How Kanban Systems Can Effectively Manage a Crisis
Earthquakes, roof collapses, viruses; our world is full of events that can potentially harm or limit a team or business. Responding quickly and effectively to these challenges may be crucial to survival. Crisis mode compels companies to release new products fast. This causes fast changes in prioritization, constant new information for teams, and the pressure to finish items quickly. It is easy in these times for teams to have members become over-burdened, have little to no work being finished, and to have a sense of confusion or chaos from ineffective communication. However, by using a Kanban system, teams are able to eliminate these problems, get work done effectively and cost-efficiently, and create order in a chaotic environment.
Janice Linden–Reed’s 2018 LKCE presentation outlined how a Kanban system helped save two teams who were facing high-pressure situations. After a devastating earthquake in Christchurch, New Zealand, Russell Healy turned to Kanban to help his IT team create a system that would help thousands of citizens to apply for the help that they needed. These extraordinary circumstances caused the team to face an incredible amount of pressure to complete a great amount of work in a short amount of time. He entered into a system full of confusion and chaos and was able to restore order, calm employees, and create efficient and cost-effective online services with Kanban.
Marcus Hammerberg found himself facing the challenge of helping a hospital in Bandung, Indonesia come up with a strategic plan. The hospital had a number of problems including a roof that was missing and a major cash flow issue. Implementing Kanban, he was able to evolve from their current position to start getting things done. People were able to understand what needed to be done and communication flowed more openly. In both cases, productivity greatly increased along with morale.
In moments of stress, there is no time for a reorganization of a company.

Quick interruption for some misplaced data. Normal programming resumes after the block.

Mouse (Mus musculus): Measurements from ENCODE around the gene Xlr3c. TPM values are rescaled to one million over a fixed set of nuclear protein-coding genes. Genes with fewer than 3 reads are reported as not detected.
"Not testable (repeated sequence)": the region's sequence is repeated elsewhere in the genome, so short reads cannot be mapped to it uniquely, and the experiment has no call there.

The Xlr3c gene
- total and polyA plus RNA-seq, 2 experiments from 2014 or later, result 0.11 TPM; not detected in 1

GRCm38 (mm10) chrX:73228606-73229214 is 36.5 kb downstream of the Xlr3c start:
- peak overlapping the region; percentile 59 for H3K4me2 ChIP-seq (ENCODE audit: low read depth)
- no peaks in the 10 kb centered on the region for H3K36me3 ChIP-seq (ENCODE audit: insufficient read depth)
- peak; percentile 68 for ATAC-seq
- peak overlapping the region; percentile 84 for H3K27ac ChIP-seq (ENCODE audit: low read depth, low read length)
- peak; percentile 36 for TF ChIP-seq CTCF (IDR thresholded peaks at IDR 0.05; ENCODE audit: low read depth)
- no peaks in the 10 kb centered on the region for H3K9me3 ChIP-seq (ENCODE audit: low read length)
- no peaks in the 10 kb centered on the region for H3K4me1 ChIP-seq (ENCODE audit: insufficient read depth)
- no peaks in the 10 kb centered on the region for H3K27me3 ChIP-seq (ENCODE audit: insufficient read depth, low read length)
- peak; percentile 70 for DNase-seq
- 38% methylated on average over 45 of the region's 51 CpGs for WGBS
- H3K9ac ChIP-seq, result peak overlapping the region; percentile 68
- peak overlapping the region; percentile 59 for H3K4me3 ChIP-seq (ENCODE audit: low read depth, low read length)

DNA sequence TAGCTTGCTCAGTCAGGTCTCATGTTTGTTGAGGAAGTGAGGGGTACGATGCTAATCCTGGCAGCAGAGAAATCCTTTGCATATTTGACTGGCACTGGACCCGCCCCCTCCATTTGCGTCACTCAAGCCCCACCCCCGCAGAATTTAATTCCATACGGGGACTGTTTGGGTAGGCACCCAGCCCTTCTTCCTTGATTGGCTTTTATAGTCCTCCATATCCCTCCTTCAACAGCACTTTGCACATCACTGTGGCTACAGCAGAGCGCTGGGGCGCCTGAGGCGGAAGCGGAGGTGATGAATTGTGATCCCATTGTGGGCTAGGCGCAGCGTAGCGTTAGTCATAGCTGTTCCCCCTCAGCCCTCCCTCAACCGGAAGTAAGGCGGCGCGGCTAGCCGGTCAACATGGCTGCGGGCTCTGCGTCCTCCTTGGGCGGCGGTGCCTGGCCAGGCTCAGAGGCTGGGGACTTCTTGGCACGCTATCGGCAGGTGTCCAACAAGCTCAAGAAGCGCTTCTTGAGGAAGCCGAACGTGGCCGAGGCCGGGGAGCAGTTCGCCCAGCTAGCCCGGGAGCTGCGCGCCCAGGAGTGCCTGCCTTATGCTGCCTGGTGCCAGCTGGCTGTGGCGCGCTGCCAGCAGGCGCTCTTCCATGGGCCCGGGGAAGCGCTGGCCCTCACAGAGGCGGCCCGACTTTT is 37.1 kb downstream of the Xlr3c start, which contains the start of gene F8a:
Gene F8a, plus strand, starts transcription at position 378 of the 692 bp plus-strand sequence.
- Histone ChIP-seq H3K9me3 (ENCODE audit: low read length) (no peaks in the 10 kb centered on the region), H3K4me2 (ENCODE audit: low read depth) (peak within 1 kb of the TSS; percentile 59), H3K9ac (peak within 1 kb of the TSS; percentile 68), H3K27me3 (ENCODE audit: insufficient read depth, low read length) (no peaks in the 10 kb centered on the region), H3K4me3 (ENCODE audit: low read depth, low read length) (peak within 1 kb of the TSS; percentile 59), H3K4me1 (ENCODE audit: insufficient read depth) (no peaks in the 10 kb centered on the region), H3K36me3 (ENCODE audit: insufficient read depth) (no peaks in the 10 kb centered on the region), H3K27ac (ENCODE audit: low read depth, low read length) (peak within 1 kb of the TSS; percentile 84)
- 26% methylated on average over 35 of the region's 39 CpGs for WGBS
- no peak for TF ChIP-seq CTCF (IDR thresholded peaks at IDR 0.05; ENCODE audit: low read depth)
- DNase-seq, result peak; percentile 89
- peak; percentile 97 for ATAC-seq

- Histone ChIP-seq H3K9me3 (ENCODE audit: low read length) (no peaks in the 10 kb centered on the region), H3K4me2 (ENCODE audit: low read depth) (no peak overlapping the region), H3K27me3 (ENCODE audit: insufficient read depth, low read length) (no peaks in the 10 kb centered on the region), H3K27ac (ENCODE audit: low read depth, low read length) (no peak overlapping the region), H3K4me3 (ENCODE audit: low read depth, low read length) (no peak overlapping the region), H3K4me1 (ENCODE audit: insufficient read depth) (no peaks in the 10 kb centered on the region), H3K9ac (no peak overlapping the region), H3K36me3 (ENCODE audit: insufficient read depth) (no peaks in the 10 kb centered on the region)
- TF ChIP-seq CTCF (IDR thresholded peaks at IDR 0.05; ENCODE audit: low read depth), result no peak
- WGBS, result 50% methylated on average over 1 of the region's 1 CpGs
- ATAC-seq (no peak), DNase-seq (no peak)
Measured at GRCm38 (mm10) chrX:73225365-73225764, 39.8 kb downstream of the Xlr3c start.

Whether it be new roles or new processes. The “start where you are” approach allows teams to continue with existing roles. As pointed out by Marcus Hammerberg in his 2016 Lean Kanban North America talk, this focus also means eliminating any sort of “blame game”. Starting where you are means not going back and dwelling on the problem but setting your focus towards finding an effective solution. Collaborating as a team and defining pre-existing roles within the organization will help members tackle important problems in a time-effective manner. Kanban is an evolutionary process. In a complex environment, it will simply allow better practices to emerge instead of taking the time to redesign a whole system.
The biggest value that a Kanban system adds for teams in a crisis is visibility.
The visibility brought by a Kanban board not only allows for a visualization of workflow but ensures that everyone has access to the same knowledge at all times. This reduces the need for conversations between team members that could waste precious time. It also eliminates unneeded confusion about who is doing what and when. When work can be visualized, it also can be prioritized. In times of crisis, this allows teams to decide what is most crucial to get done first and to redirect their focus.
Visualization also allows members to see who is working on what. With better understanding, this can allow leaders to limit the amount of work their members have at a given time. This prevents the over-burdening of employees and also eliminates the risk of ineffectiveness due to multitasking.
With control over how much work people take on at the same time, products or goals are completed in a shorter period of time.
The visualization aspect can be pushed beyond the board as well.
Having complete transparency about company goals and priorities will help motivate employees to work together to reach said goals. By creating obtainable goals and limiting the work in progress, team members will feel the satisfaction of getting work done.
In order to learn more about these cases and using Kanban with crisis management, check out Janice Linden-Reed and Marcus Hammerburg’s presentations or read this article written about the Christchurch story using the links below:
Janice Linden–Reed 2018 LKCE
Marcus Hammerburg 2016 Lean Kanban North America
Previously titled: “Kanban Disaster Story” by David J Anderson